Shortly after Japan’s equivalent of Wrestlemania, Wrestle Kingdom 10, Dave Meltzer from Pro-Wrestling Illustrated broke the news that four big stars from New Japan Pro Wrestling would be going to WWE. They were: The Phenomenal AJ Styles, The “King of Strong Style” Shinsuke Nakamura, Doc Gallows and Machine Gun Karl Anderson. The internet’s reaction? Well, it had kittens. I’m not joking. WhatCulture (who I would love to work for), did at least two videos on it, and the rest of the community were gobsmacked as well. Why? Well, Nakamura earned the nickname in supercommas (quotation marks) due to his performances in NJPW, and has one of the stiffest knees in wrestling history. I’m not joking. The man doesn’t have normal knees. He’s got hammers where his knees should be. Or, at least, it seems that way.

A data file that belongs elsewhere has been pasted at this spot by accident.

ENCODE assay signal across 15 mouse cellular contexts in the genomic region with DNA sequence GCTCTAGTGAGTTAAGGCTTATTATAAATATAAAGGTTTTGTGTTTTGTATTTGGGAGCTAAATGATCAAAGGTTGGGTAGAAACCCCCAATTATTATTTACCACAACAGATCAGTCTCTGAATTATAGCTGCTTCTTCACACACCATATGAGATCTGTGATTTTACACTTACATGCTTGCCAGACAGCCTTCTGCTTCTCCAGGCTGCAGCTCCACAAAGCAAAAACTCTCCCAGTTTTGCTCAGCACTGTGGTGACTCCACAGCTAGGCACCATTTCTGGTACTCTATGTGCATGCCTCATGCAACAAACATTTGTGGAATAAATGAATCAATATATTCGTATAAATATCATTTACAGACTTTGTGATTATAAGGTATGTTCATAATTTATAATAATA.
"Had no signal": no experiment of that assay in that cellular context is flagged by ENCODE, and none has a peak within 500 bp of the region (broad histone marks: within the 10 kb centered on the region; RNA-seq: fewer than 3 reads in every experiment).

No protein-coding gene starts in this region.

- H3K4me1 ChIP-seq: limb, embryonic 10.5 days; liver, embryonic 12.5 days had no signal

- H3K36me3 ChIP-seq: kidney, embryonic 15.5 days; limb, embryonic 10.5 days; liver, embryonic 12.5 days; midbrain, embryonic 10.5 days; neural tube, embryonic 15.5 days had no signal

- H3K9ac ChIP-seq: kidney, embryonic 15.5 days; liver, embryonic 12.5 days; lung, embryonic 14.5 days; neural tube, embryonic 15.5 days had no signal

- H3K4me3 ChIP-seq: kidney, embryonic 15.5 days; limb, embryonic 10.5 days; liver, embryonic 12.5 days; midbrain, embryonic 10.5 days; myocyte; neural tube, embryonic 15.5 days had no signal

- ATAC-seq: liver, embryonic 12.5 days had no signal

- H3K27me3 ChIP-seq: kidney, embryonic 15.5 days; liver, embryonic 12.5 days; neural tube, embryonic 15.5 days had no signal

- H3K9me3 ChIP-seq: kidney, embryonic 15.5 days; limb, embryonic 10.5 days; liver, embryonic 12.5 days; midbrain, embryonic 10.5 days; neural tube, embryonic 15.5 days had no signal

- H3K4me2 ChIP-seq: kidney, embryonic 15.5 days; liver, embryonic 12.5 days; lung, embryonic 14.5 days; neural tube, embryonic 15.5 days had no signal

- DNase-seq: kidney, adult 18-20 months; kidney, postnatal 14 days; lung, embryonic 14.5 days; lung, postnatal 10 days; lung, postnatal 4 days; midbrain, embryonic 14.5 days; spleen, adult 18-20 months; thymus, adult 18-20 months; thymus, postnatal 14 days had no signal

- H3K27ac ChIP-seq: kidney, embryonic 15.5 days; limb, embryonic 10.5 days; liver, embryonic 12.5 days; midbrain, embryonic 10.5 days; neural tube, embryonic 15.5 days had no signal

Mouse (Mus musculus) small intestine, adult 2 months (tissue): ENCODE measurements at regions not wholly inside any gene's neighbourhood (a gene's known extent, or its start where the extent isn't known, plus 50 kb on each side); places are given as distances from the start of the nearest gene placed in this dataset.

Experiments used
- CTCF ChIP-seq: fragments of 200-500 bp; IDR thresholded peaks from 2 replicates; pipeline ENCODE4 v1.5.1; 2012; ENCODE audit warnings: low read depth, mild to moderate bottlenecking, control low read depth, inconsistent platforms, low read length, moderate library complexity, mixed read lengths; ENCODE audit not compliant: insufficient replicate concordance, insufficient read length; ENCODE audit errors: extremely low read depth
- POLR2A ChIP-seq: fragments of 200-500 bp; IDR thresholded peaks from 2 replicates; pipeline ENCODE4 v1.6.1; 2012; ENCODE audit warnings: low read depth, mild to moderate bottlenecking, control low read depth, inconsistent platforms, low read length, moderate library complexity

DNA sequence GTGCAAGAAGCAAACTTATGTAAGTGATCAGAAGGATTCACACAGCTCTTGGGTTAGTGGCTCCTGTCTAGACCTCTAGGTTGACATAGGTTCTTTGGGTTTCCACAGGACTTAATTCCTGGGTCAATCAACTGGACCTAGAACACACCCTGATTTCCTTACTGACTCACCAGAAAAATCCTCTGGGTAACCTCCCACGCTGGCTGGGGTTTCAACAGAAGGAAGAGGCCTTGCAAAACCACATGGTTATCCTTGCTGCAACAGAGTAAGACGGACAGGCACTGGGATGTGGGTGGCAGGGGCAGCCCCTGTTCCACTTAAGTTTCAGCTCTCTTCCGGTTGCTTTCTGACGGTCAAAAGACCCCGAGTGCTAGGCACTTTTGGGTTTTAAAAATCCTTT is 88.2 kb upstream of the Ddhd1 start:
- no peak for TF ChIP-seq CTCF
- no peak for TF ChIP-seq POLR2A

AJ Styles, The Phenomenal One, is one of the best wrestlers on the planet, and again, comes from NJPW, the wrestling school of hard knocks. He’s more famous, however, for his work in TNA. He was there when TNA started, and through sheer force of work rate, quickly became one of the best wrestlers on the freakin’ planet. Although Kevin Owens knocked him out of the 2016 Royal Rumble (I’ll get to that), he quickly became WWE Champion before the Brand Split, and most people love him. His best piece of work this year was of course, his alliance and then feud with Chris Jericho.
Doc Gallows and Machine Gun Karl Anderson were in a stable (like a team) of wrestlers in NJPW, and proved themselves to be brilliant in a similar manner as AJ Styles. With Anderson proving himself to be as technically sound in the ring as William Regal, WWE landed a brilliant tag team. They haven’t been used too well yet, but we should expect bright futures for the both of them in WWE.

3. It’s a New Day (yes, it is!)